Martha Cunningham helped establish her vineyard more than a decade ago, but the Eagle Foothills remains the frontier of the Idaho wine industry.
Wednesday morning, however, it began to make headlines throughout U.S. wine industry. The Alcohol and Tobacco Tax and Trade Bureau (TTB) established the Eagle Foothills American Viticultural Area — the first AVA entirely within Idaho’s borders.
Cunningham, co-owner of 3 Horse Ranch Vineyards with her husband, Gary, made it happen as the primary author of the petition to the federal government.
“I can hardly talk. My mind is gone,” Cunningham told Great Northwest Wine. “It’s exciting. It’s amazing. It’s wonderful.”
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The Eagle Foothills becomes the first sub-AVA of the Snake River Valley, and its 49,815 acres makes it twice the size of the Lake Chelan AVA in Washington state. It’s also the second AVA established this year in the Pacific Northwest, following the still-controversial The Rocks District of Milton-Freewater in February.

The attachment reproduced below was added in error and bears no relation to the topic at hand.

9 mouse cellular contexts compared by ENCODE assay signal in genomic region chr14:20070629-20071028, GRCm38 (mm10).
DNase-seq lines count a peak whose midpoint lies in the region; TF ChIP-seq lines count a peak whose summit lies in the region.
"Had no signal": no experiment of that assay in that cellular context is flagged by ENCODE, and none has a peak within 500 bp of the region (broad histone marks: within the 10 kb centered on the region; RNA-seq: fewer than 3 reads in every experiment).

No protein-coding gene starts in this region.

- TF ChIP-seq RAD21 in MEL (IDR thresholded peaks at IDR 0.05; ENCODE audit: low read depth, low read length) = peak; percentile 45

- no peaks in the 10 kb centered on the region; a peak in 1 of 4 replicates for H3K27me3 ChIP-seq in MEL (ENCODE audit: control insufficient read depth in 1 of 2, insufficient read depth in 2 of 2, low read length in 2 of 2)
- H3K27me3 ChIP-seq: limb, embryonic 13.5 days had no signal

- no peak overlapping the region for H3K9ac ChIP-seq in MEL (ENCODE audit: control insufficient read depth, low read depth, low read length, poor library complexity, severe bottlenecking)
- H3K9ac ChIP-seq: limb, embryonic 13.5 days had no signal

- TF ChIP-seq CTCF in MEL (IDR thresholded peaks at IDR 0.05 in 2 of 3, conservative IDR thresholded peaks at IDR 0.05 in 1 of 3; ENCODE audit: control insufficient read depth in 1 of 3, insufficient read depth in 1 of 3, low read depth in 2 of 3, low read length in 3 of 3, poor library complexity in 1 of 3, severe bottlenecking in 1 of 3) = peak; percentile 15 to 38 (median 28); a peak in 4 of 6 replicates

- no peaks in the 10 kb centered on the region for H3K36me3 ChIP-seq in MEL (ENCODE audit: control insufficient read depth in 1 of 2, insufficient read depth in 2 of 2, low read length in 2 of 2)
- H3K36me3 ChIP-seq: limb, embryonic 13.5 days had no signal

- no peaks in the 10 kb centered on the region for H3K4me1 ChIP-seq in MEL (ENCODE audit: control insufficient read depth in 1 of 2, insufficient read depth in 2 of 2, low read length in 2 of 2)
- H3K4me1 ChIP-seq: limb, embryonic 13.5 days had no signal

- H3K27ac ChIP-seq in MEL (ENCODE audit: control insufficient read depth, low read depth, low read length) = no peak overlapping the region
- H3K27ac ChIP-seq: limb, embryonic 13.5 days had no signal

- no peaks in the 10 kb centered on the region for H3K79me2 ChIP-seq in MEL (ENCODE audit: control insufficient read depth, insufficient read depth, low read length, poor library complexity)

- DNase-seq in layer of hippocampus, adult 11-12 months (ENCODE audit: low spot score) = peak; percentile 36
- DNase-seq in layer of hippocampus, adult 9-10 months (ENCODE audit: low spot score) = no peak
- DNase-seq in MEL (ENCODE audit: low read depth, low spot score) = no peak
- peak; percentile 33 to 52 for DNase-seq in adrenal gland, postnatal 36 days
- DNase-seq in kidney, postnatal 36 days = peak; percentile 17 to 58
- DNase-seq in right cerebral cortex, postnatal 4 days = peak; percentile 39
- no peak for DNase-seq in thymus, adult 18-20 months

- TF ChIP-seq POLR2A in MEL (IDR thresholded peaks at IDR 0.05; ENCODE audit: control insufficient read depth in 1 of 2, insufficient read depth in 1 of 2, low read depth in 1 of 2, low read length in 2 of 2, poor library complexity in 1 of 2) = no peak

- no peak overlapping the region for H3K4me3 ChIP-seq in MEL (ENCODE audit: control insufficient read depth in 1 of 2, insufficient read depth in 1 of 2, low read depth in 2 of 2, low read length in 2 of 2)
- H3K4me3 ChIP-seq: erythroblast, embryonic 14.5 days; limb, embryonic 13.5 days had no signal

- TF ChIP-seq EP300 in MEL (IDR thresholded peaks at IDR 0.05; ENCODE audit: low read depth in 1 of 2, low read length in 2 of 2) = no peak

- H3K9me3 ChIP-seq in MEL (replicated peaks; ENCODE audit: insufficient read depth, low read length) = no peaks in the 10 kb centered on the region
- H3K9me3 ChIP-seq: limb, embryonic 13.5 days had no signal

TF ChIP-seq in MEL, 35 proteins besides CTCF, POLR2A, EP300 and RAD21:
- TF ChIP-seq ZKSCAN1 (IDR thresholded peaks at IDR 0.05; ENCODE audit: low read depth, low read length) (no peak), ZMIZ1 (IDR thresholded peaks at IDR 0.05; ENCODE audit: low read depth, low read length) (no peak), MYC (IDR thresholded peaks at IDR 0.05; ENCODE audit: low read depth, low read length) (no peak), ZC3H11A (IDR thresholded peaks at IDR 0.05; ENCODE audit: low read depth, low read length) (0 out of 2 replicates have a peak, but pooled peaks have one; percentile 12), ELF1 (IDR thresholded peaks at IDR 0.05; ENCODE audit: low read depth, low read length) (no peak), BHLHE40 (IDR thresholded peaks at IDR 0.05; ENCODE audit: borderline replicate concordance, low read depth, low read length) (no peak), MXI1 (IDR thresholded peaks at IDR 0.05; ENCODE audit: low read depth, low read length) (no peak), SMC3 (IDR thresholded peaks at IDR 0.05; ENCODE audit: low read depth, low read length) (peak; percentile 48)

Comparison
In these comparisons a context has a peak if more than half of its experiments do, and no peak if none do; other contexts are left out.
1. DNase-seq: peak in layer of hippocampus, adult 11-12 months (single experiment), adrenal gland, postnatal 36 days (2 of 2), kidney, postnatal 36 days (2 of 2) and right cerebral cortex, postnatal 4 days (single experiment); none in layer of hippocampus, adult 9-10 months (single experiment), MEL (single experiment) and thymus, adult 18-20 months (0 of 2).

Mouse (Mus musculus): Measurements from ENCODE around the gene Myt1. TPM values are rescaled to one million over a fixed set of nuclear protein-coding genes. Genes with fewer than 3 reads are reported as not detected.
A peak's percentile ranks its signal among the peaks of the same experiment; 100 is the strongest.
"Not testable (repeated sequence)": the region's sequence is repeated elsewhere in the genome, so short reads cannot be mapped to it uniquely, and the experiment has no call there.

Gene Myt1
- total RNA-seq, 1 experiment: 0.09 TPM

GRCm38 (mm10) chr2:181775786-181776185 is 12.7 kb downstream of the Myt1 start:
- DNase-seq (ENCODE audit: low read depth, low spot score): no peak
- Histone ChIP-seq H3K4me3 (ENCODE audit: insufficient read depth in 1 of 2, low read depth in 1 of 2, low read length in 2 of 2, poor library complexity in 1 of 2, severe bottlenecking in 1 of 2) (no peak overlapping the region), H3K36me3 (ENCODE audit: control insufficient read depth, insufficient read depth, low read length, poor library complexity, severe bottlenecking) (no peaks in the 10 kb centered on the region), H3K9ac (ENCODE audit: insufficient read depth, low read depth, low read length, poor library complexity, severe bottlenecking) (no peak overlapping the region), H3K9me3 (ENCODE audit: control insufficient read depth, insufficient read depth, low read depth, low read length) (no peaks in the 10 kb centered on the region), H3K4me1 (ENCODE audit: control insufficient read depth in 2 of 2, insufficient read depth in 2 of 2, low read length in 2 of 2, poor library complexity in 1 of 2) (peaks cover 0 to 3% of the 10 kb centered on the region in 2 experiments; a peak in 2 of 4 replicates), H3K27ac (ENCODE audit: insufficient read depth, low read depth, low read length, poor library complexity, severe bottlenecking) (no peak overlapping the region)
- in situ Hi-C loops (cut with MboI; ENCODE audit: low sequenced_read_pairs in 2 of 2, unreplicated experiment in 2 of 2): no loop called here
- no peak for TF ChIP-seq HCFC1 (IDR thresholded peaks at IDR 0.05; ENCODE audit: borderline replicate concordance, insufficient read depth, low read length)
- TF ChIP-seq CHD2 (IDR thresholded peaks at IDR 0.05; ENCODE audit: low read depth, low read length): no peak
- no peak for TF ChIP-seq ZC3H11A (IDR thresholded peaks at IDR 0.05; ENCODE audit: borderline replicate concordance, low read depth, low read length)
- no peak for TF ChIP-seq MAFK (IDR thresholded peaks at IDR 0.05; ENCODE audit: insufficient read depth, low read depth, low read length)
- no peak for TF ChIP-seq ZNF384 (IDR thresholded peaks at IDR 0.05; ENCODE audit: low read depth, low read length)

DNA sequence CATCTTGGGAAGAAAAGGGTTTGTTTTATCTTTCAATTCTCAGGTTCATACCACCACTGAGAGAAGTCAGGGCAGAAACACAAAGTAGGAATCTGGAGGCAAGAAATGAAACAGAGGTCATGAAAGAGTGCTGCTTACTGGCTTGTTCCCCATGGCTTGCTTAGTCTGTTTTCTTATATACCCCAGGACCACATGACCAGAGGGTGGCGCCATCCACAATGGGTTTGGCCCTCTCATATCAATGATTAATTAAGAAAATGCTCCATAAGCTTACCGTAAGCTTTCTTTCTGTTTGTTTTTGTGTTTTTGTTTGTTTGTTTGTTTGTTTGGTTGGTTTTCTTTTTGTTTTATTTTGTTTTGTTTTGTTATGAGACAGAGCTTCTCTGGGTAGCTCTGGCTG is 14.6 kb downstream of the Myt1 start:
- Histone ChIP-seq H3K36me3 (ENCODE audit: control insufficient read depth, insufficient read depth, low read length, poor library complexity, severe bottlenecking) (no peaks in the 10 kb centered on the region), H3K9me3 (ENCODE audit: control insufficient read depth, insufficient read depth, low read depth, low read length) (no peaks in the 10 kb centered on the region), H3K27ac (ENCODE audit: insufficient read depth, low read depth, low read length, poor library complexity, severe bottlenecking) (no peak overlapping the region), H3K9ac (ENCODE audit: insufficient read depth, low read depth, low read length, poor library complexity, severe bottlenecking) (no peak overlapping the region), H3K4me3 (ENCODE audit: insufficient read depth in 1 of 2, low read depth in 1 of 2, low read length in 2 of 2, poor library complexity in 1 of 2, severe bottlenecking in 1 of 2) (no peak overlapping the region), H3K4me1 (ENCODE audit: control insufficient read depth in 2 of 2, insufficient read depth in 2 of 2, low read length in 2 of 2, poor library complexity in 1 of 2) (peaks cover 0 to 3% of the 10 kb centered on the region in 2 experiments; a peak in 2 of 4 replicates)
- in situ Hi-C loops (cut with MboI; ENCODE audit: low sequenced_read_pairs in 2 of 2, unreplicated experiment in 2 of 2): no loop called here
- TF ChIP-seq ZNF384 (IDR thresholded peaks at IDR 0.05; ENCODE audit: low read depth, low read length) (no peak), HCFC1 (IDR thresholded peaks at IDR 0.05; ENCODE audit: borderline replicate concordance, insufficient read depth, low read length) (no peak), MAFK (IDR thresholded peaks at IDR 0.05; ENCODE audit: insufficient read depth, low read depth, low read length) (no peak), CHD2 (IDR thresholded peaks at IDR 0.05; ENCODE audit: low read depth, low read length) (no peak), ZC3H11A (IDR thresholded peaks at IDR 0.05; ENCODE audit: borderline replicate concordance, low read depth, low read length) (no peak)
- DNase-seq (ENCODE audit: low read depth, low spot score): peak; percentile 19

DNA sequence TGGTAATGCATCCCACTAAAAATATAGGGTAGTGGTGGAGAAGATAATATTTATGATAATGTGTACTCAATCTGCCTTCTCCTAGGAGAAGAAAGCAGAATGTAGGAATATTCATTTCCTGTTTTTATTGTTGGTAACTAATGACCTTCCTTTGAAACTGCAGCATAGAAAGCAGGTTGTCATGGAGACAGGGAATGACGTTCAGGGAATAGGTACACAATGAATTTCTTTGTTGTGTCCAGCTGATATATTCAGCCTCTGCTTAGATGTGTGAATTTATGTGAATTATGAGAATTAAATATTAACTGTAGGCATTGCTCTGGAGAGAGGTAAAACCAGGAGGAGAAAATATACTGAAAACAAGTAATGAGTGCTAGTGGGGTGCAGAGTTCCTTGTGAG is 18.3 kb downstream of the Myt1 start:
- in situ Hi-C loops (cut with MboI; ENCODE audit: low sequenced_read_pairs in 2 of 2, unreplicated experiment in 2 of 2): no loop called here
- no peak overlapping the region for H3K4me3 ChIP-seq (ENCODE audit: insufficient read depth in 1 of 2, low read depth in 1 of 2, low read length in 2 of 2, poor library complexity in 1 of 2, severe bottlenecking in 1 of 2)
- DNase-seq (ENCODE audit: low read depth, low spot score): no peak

“I’m just thrilled we have a new AVA,” said Moya Dolsby, executive director of the Idaho Grape Growers and Wine Producers Commission. “This puts Idaho on the map again and serves as validation that yes, we are a recognized grape growing region. There aren’t a ton of acres out there, but hopefully there will be in the future.”
According to the news release, “TTB is issuing this regulation in response to a petition submitted on behalf of local grape grower and vintners. TTB designates viticultural areas to allow vintners to better describe the origin of their wines and to allow consumers to better identify wines they may purchase.”